In addition financial institutions are only getting used to the implications of short selling, mark to market and capital ratios, all of which are reasonable and correct policies. Therefore a temporary suspension of these policies, of approximately a year, would give banks and regulators the time to adopt correct working practices for the use of financial products that are or have been developed.

The essential problem is that the velocity of money has shrunk to an unreasonable low level. Therefore to compensate the amount of money in circulation needs to rise to maintain the present global output growth at reasonable price growth. Addition problems are that: individual savings are at an unreasonably low level and job creating entities cannot gain access to capital in the form of borrowings.

The monetary solution requires that all individuals savings and deposits at financial institutions needs to be guaranteed by the respective central banks of that country and currency.

There needs to be a policy of immediately replacing all terminating borrowings of job creating entities, to reduce the possibility of a recession or depression. Securitised borrowings, from institutions with the necessary credit rating quality (rating), that have come up for redemption and that cannot be refinanced in the market at reasonable rates, should be refinanced by national central banks, creating new money. Assistance to inter-bank lending can continue to be given to through central bank lending windows (with the attached stigma).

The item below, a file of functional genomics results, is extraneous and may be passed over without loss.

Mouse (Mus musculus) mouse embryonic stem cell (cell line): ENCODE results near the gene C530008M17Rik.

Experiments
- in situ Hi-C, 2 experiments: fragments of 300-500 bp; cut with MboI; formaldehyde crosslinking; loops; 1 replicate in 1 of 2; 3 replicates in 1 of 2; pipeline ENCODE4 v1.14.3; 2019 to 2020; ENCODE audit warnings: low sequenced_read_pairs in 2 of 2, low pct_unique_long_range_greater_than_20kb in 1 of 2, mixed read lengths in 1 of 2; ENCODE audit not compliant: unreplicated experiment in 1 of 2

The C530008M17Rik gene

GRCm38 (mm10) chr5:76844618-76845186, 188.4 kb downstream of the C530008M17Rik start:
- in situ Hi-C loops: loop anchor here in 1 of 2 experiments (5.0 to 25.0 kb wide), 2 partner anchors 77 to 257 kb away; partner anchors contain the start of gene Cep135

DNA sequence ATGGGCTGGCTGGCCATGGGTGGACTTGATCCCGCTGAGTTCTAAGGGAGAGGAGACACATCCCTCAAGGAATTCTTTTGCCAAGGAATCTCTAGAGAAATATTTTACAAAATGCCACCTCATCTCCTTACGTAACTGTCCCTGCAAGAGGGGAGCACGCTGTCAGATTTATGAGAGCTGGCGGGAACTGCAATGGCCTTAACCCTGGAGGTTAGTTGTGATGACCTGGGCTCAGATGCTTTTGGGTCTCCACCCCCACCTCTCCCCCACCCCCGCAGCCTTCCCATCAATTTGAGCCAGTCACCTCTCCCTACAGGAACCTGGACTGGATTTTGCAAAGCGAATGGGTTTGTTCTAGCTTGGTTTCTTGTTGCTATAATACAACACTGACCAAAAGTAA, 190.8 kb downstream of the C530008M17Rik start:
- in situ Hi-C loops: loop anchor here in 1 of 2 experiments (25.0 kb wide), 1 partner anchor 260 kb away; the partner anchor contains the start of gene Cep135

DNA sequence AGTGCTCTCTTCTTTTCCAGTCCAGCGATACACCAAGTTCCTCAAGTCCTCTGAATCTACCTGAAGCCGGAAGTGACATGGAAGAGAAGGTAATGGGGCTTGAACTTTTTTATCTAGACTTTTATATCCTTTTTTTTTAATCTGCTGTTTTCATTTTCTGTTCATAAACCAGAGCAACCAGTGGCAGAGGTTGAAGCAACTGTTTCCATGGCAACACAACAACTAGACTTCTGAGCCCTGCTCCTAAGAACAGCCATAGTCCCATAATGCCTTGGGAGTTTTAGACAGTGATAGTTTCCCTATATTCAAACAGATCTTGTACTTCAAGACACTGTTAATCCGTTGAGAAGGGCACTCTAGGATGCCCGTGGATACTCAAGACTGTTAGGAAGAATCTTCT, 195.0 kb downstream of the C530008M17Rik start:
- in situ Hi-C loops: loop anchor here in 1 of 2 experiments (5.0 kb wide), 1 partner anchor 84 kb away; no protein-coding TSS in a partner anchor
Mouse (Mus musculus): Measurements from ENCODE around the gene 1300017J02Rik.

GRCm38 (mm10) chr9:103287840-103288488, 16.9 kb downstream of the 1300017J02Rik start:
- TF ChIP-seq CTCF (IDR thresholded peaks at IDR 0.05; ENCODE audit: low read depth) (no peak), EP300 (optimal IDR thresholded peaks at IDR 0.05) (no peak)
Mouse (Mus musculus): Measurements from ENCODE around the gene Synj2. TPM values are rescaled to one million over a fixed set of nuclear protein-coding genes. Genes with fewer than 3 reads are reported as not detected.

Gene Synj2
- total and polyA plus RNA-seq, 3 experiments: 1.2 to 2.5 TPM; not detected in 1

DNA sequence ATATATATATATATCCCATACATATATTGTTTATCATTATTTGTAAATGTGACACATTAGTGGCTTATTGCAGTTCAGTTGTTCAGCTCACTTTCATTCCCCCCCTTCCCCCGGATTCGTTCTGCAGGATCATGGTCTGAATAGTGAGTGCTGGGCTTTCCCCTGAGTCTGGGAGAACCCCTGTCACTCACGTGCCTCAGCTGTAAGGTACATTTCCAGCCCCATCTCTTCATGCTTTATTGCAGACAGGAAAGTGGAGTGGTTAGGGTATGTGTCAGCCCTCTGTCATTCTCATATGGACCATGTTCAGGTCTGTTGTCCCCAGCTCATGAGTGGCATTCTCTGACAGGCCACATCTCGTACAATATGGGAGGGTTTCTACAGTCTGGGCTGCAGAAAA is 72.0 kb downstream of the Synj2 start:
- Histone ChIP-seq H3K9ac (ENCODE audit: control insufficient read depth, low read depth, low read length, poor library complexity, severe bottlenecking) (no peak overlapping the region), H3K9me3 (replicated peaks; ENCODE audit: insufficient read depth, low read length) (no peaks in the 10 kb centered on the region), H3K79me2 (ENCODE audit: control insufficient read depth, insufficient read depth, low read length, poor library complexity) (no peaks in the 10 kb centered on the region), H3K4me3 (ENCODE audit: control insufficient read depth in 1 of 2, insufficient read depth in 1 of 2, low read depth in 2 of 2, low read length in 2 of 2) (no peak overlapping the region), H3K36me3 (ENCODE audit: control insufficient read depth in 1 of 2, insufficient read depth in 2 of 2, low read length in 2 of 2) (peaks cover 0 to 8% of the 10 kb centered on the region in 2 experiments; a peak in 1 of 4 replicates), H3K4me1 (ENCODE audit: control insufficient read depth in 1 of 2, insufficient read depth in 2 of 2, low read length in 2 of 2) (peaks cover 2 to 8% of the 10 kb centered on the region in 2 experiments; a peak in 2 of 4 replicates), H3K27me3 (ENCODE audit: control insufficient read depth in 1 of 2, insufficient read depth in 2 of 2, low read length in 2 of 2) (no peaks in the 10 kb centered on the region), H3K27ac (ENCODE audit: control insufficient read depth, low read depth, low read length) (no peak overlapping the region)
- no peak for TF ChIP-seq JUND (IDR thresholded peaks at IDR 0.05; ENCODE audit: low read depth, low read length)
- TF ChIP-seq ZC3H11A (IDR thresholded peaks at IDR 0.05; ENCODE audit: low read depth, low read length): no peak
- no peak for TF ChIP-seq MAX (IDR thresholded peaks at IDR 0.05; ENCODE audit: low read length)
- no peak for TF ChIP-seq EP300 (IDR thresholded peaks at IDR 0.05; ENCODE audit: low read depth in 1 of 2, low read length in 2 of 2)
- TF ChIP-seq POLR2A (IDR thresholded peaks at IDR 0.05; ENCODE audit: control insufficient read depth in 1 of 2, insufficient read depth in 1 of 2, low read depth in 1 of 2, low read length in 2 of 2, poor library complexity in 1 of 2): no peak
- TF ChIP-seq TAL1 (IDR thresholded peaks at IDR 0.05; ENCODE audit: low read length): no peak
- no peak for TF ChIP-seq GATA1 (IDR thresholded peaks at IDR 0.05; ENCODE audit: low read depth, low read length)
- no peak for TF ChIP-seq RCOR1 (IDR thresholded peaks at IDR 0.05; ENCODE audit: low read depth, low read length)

Loan officers from financial institutions that have stopped refinancing non-financial job creating entities should have secondments to local central bank offices, with their pay still furnished by their permanent employers. Any loans not renewed by the loan officers present employers should be provided by central banks, again creating new money. This requires access to the data bases and records of banks that are not lending, the internet and, a new data base at central banks; with supervisory and approval officers at central banks.

Once problemed financial institutions and the regulators have established the correct working practices and are in the position to start to lending to non-financial institutions, increasing the velocity of money, central banks can then reduce the amount of money by selling their loan books back to the previous lenders or, in the
case of securities selling to the market.

The net effect will be a reduction in the size of employment in banking (fundamentally a structural issue) whilst maintaining the amount of employment in the rest of the economy. The penalising of future generations by increasing national debt would have been avoided, and any issues of moral hazard would have also been prevented.

Steven J Cohen, BSc (Econ) Hons CFA
Thursday October 16th, 2008
950 N Kings Road, Suite 151
West Hollywood
CA 90069
USA